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Patrick Murphy

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Buggin' Out: Urban Bug Farming for the Future

In many cultures eating insects is more than a delicacy – it’s a food staple. However, the use of bugs as a mainstream ingredient is a foreign idea in the developed world. As the human population continues to grow, we have to think about how to feed people. The UN's Food and Agriculture Organization (FAO) has shown interest in using insects as an alternative food source. Due to their high concentration of the eight essential amino acids, vitamin B12, riboflavin, vitamin A, amazingly efficient converters that leave a much smaller environmental impact on the planet than cattle.

Once technologies are developed to produce insect-based food ingredients they can be incorporated into numerous food products. They would make great protein substitutes as any food additives to cereal, snack bars, or traditional meals. The high nutritional value, probiotic potential, and affordable price are just a few reasons why many Asian and Latin restaurants already offer insects on their menu.

Rethinking the urban farm and how to deal with the upcoming need to increase food supplies, Claire Lemarchand is planning a series of cricket farms to be placed throughout cities, that go beyond just growing bugs. Crickets are bred in cylindrical units surrounding a light source, to optimize yield, and are fed fresh food waste from the market and surrounding restaurants. While at night, the cricket farming units double as an urban lighting system.

Is urban bug farming a valid food source strategy? What other ideas could be implemented into our food supply networks? Or, could push the boundaries of urban farming and sustainable food sources to better prepare for future food demands?

Why Insects Should Be in Your Diet By Aaron T. Dossey

The Cricket Bigger Than Beef By Claire Lemarchand


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    Jun 4 2013: I think the largest problem with this is the cultural aspect. I’m pretty sure the last thing many people would want to eat are insects, especially in an American stapled diet. That being said, urban bug farming could be a valid food source given its nutritional capacity. Maybe if the insects did not come in the shape of an insect, individuals would be more open to the idea of a meat substitute.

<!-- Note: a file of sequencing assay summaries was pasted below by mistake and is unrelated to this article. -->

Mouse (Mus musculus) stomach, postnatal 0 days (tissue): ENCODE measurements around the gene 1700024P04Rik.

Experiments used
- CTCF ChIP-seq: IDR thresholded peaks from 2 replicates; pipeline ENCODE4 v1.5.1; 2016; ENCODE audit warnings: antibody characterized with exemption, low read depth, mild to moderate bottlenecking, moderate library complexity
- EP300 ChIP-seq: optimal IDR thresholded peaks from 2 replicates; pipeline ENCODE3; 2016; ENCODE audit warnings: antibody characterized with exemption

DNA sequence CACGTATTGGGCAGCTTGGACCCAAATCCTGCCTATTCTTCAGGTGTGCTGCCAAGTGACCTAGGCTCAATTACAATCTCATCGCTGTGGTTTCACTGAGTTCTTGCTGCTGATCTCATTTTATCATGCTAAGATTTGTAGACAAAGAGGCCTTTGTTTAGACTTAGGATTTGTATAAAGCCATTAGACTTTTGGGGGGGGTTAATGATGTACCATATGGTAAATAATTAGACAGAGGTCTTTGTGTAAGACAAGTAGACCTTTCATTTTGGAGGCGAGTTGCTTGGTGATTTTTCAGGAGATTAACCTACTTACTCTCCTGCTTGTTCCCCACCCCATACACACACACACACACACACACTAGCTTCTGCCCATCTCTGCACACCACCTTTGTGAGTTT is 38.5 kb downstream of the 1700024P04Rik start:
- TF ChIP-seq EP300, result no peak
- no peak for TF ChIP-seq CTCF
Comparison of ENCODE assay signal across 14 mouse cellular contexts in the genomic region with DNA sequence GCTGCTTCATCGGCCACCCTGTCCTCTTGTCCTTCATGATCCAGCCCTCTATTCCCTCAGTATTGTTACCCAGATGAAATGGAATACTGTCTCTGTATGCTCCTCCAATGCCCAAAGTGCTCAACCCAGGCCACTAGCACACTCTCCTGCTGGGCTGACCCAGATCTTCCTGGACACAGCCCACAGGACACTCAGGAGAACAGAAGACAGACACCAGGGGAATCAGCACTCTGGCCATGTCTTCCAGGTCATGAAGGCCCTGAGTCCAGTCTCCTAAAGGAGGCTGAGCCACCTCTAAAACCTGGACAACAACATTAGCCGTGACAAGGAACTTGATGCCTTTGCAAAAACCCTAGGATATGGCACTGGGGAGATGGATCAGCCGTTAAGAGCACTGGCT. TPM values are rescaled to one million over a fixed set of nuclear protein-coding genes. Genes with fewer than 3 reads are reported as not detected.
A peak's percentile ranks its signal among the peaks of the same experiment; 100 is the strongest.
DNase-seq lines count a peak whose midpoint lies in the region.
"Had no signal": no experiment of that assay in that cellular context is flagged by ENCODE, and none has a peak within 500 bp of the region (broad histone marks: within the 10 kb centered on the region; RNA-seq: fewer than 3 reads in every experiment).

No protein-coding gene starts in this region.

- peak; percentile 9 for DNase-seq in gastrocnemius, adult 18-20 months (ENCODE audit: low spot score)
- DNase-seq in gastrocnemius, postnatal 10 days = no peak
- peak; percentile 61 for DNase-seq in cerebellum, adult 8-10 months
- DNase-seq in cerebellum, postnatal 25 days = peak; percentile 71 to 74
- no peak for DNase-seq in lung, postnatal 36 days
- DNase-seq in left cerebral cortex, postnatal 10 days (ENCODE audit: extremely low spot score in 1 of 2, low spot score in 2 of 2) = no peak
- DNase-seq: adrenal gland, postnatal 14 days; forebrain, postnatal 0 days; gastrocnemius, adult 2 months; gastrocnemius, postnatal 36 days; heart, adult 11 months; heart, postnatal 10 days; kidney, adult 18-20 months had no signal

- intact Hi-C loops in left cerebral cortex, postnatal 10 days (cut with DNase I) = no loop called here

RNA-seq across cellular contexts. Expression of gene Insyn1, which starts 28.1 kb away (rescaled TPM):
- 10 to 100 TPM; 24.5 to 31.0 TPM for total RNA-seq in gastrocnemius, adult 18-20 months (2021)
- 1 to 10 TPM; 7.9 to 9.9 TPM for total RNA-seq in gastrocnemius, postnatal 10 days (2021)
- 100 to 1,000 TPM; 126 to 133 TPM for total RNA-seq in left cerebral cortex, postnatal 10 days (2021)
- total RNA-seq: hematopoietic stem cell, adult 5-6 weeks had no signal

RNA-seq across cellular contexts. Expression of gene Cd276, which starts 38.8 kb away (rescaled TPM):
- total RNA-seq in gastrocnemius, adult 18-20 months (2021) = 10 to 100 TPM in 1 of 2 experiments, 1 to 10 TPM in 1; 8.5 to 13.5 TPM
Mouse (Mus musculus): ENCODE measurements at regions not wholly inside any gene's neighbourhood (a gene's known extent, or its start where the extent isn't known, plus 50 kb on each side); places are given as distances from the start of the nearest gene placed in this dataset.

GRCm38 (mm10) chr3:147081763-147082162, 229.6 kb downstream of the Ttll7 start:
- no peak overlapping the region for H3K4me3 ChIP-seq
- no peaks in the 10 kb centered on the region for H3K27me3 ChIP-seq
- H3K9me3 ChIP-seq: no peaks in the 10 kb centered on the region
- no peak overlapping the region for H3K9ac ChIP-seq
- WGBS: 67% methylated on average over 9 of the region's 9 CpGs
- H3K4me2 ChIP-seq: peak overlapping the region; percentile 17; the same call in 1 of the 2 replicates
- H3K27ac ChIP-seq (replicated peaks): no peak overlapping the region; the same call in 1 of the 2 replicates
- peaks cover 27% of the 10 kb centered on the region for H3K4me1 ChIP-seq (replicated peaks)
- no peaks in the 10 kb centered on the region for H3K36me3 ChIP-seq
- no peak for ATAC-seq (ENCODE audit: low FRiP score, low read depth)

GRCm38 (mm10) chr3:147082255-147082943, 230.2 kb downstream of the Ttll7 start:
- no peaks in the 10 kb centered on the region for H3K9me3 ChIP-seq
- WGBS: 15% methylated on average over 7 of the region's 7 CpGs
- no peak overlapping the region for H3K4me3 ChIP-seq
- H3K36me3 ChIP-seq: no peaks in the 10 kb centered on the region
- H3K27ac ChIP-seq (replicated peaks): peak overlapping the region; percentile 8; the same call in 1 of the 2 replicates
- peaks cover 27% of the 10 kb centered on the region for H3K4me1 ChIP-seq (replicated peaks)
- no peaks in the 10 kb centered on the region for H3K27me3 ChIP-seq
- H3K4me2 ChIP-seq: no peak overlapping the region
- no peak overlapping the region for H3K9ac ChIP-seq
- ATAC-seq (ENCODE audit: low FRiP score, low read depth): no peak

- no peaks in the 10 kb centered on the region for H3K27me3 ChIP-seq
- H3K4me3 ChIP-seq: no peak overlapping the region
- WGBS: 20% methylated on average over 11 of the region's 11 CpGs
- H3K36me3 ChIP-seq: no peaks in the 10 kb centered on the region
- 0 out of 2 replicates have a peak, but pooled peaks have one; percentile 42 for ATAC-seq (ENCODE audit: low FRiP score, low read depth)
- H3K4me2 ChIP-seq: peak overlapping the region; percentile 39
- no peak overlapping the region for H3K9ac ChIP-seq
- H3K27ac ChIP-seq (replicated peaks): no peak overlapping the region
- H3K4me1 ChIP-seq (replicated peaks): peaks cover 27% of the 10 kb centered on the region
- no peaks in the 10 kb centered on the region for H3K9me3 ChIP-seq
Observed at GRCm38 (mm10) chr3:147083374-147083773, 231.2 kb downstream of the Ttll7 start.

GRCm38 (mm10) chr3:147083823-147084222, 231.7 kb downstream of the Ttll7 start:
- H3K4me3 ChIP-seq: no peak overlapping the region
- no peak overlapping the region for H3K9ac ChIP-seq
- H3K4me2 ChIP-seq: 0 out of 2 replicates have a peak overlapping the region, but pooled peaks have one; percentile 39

However, these methods are really avoiding the inevitable of over-population. Maybe instead of trying to feed a growing world, we should start looking into controlling growth before earth’s carrying capacity is reached. This way, technological expanse could keep hungry mouths fed while improving overall quality of life.

    As nice as this is, urban bug farming is just a band-aid to over arching problem of over-population. Unless this is addressed, food supply, our yet-to-be energy crisis, and environment are all at risk.
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      Jun 4 2013: I completely agree with you, this is a valid and interesting idea to feed a hungry world. But is this necessary for America or other westernized countries? I am not convinced it is or that it would even work. Insects have great indirect benefits for human with their ability to remove wastes, pests, to pollinate crops and much more. In the TED talk attached to this conversation, the speaker states we are already eating insects in almost every processed foods. That statement concerned me, not because insects are bad, but because if they are already there why are we going to promote their expansion. It's like you said, it will be very difficult to control the population of insect farming as we go. It could lend up in the same tragic manner that our traditional protein sources have degraded to (commercialize farming.)